Ignore the folks who say “It’s Different This Time”

It’s never different, though there are times when some of us are tempted to
believe there are good reasons to think that dramatic changes taking place
demand a new mindset.

Remember the New Economy of 1999-2000. Those were the good old days
when things like profit and loss statements and balance sheets no longer
mattered. Concepts were in. Sensible analysis was out. It was a time when we
as advisers ended up in most uncomfortable situations. Clients wanted to own
whatever hot issues they had heard about, regardless of the underlying
fundamentals. Whether or not companies were making any money was of no
importance. It was the ideas that counted.

For those of us who kept our heads screwed on right, our efforts to maintain
some semblance of sanity by focusing on time-tested themes such as consistent
growth of profits and strong financials often fell on deaf ears. Why buy the
Steady Eddies when “investors” wanted whatever they thought was likely to be
up 10-fold in the next few weeks?

Fast forward a couple of years and those same people found themselves looking
at a graveyard of story stocks whose last chapters had already been written.
Their market quotes, if any, were often pennies, not hundreds of dollars per
share. Which is a good part of the reason why the first decade of the new
millennium was little more than marking time for the major market averages.

So here we are again with an increasing number of Wall Street sages saying
there’s more to come while others are becoming more concerned that this
nonstop climb upward needs a breather. As before, some of the better-known
gurus have begun to raise their targets for the year rather than being in the
awkward position of having targets that are below the current levels. May I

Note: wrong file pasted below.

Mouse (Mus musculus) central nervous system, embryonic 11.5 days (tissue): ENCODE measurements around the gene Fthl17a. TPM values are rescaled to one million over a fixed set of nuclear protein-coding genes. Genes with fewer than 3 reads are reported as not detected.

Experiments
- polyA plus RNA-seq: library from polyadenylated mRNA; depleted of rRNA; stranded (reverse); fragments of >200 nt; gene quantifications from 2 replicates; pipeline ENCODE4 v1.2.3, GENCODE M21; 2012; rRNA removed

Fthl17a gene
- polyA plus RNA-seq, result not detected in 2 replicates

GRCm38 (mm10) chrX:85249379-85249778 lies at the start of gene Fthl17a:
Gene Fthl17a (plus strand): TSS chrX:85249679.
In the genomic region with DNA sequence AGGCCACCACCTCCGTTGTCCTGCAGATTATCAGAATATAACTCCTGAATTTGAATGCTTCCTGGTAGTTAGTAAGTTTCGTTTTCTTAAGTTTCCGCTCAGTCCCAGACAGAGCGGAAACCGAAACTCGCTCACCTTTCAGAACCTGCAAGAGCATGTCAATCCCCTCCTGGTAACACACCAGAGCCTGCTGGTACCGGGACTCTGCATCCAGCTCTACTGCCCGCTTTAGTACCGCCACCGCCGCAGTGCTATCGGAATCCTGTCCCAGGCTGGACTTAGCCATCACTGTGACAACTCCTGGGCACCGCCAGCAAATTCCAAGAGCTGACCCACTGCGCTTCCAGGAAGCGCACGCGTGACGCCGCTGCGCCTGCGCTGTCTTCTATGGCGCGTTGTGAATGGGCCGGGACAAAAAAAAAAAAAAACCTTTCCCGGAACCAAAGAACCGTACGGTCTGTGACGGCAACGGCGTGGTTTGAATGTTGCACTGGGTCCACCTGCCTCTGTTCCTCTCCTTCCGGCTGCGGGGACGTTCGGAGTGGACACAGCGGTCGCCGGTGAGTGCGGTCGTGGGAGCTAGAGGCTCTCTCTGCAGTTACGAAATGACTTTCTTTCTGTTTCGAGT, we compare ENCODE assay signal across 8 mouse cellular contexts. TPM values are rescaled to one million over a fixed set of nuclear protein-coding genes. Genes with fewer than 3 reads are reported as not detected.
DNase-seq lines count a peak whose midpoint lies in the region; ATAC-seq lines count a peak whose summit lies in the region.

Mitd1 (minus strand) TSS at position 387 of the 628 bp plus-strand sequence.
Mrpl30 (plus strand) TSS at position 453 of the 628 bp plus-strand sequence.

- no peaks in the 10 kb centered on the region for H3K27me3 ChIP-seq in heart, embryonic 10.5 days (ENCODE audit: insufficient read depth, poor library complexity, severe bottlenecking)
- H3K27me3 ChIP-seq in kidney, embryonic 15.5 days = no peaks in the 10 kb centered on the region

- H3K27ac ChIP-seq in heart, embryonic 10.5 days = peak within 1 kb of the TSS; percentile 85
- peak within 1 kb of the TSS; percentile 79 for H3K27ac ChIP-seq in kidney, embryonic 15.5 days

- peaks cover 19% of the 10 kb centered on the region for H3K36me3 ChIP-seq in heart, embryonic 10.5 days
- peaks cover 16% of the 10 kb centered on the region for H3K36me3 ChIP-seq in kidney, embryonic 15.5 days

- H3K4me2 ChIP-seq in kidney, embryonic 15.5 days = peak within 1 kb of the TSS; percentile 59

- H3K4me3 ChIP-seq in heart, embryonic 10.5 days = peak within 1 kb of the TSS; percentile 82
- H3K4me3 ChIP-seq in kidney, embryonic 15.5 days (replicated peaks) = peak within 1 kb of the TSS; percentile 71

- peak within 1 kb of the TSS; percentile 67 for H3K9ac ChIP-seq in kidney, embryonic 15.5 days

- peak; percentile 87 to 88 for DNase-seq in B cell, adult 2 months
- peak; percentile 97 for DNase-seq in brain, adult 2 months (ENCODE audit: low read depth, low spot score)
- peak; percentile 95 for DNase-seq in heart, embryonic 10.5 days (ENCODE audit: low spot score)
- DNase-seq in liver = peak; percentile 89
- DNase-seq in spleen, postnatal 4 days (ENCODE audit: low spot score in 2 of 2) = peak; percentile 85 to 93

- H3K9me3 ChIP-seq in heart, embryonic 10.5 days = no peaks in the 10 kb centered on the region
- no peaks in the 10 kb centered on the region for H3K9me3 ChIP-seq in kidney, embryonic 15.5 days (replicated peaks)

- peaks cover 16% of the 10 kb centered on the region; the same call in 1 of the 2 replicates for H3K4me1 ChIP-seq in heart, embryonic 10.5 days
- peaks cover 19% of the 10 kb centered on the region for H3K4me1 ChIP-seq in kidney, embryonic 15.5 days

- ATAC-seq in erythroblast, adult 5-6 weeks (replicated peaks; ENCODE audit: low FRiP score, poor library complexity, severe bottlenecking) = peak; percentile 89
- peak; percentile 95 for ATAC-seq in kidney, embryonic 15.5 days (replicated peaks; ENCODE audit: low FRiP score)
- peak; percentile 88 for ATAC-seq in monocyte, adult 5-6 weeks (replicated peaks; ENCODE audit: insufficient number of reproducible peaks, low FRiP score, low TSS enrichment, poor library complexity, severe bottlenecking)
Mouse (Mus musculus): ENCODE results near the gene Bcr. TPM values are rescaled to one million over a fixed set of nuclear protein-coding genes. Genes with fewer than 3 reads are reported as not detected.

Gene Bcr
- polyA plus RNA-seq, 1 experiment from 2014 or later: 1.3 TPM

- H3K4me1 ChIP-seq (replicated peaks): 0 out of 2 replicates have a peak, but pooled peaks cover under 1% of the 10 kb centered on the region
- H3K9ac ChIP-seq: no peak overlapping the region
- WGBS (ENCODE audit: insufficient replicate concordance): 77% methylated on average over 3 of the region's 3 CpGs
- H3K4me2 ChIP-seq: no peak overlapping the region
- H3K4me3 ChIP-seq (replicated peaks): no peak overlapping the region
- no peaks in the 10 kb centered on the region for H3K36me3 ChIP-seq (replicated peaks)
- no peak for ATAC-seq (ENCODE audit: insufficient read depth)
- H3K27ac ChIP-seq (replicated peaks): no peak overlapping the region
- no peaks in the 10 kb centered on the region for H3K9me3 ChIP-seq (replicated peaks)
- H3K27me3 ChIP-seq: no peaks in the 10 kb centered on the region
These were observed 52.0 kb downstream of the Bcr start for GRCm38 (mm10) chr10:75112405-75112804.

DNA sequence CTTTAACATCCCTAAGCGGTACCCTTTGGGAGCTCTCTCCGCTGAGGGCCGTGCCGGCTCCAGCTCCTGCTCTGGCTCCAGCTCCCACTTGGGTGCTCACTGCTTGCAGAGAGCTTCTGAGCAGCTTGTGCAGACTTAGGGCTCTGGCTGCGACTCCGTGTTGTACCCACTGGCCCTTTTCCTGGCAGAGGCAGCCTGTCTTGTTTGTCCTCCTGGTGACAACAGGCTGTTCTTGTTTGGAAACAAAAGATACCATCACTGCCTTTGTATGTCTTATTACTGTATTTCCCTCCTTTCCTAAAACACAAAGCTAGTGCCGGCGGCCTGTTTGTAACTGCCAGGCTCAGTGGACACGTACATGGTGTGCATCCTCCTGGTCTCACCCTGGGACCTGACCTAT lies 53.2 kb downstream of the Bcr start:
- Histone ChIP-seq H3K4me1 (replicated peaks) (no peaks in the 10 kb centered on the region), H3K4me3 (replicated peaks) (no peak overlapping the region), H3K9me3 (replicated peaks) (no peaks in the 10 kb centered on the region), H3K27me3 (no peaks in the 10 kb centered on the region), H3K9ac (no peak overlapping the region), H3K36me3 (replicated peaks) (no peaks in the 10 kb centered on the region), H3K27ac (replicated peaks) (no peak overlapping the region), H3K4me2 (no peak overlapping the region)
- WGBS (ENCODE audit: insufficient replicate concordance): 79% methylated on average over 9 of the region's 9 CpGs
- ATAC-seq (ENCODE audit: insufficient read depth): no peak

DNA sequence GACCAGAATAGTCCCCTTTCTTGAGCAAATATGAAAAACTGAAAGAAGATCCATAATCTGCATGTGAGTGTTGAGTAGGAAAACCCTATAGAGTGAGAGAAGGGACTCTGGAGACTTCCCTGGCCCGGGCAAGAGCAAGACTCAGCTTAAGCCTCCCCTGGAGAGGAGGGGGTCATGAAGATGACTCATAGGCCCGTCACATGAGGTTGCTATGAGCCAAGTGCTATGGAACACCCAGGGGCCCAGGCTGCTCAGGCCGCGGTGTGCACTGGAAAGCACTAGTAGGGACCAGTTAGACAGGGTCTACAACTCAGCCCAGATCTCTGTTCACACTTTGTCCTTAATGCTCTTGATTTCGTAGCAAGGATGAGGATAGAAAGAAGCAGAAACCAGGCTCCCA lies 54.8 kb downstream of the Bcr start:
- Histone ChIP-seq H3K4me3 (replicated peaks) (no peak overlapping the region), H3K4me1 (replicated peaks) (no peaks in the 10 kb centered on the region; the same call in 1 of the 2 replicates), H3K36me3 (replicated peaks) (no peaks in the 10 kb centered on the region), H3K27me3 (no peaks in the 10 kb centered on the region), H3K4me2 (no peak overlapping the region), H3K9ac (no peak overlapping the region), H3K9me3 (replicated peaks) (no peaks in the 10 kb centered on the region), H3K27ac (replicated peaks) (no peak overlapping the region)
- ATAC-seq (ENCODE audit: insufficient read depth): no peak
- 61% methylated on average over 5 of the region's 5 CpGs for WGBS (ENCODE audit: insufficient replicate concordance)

respectfully remind them that the market goes up . . . and down. Indeed, in most
years, there’s a correction of at least 10% over the course of the year.

There’s every reason to think that the market’s near-term path of least resistance
is down. Several interest rate hikes are likely before yearend. North Korean
missile tests continue as does the lengthy battle in Iraq. And you can bet that
there will be geopolitical developments none of us can imagine.

What’s more, legislative struggles in Washington are beginning to heat up and
the realities of what the new administration has brought to town are coming into
focus. Although there seems to be little question that the logjam in the Beltway
needs to be broken, one has to wonder whether what has taken place during the
honeymoon period brings promise of better or worse ahead. Stay tuned.

The critical issue is what always bugs investors: uncertainty. As prices move
higher, the bet is increasingly on the best possible outcome. The problem is that
sensible investing thinks in terms of the most likely outcome, largely shaped by
historical patterns and understanding of metrics that do not require the
assistance of IBM’s Watson. From this vantage point, a note of caution appears
to be worth considering.